The following reflection was written by Frank, our 7-8th grade Residential Coordinator.
Being part of the community was important to my grandmother, Emerald. In her late 60s early 70s, she would help deliver cookies to the “old people and shut-ins” around the rural area where she lived. One of the clubs she belonged to would get together, do a cookie exchange and then make plates to deliver.
The irony of my elderly grandmother making sure the “old people and shut-ins” were taken care was not lost on me. I asked her one time if she brought a plate of cookies home for herself. It took her a minute to catch on and then she gave that sly smile and exclaimed, “Oh, you!” and laughed. If you knew Emerald, you can hear the laugh!
You see, Grandma Emerald was a force in her community to say the least. She was involved in every community activity and church club available. Grandma always seemed to be in the middle of planning some community event or doing something important.
I remember attending many events in her small rural community that brought neighbors and even folks who had moved away back to visit. All the planning, coordinating and fussing that went into these events paid off in the end. Folks got together and built the kinds of lasting relationships that bind communities together.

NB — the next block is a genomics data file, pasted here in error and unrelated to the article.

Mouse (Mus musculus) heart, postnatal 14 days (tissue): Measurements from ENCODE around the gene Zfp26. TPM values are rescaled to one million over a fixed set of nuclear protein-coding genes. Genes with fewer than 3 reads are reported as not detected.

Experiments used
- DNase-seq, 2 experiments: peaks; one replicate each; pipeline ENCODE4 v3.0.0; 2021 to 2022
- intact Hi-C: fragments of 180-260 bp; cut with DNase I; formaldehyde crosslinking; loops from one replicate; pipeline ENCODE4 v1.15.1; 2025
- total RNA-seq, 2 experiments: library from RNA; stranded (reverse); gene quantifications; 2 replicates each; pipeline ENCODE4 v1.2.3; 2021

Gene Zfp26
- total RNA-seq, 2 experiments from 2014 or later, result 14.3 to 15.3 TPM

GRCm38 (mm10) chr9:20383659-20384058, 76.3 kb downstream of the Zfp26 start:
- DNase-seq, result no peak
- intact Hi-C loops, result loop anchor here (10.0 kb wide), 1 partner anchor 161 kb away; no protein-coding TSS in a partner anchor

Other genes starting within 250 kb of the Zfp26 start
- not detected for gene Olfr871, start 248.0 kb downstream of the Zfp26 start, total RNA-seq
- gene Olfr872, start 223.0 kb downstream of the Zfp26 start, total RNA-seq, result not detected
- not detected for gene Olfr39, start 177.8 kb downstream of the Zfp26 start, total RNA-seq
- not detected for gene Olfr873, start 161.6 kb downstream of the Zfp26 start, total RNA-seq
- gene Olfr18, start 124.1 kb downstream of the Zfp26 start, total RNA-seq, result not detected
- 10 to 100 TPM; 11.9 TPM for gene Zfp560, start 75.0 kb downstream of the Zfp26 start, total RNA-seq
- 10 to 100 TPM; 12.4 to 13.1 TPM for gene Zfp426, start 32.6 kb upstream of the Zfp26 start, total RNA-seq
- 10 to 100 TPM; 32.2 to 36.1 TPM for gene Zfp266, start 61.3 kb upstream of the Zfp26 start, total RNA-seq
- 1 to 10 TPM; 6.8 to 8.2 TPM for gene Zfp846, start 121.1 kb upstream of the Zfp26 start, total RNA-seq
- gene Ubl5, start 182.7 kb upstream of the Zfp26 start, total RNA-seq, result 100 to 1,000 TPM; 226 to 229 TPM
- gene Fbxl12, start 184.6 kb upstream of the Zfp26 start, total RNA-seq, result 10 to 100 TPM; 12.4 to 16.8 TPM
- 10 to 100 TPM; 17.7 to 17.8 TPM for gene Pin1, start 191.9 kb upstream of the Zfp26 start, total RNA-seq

I was thinking about this as St. Joseph’s staff members played volleyball against the 7-8th grade girls. It was the end of the volleyball season and the staff vs. student game is always a nice way to cap off the season. The Rec Center was full and loud with kids cheering for their favorite staff member or player. Coupled with some of the houseparents leading a kid’s cheer section, this upped the energy of the night tenfold!
The Rec Center staff had planned, coordinated and fussed over this night for weeks — arranging players, referees, fans … in the end, it all worked out.
As the matches went on, I was able to stand at the bench and watch our community come together. We were enjoying the shared experience and building relationships with each other.
Our community laughed at the staff goofing around and commiserated with the kids when they missed a volley. The energy was electric. The sense of belonging was intense. It made me smile and it made me proud.
This is another lesson that Grandma taught without consciously knowing she was teaching. She showed the people around her how to build a community and how to work to keep connections together. The countless hours she spent on boards, committees and clubs paid off dividends she, nor I, will never see, but the community was stronger for her small part in it.
I hope we can carry on that legacy with our students at St. Joseph’s Indian School by providing students with experiences that boost their sense of belonging and teach them how to be part of a community.
I know Grandma Emerald would have enjoyed the volleyball game … and maybe she did.
7-8th Grade Residential Coordinator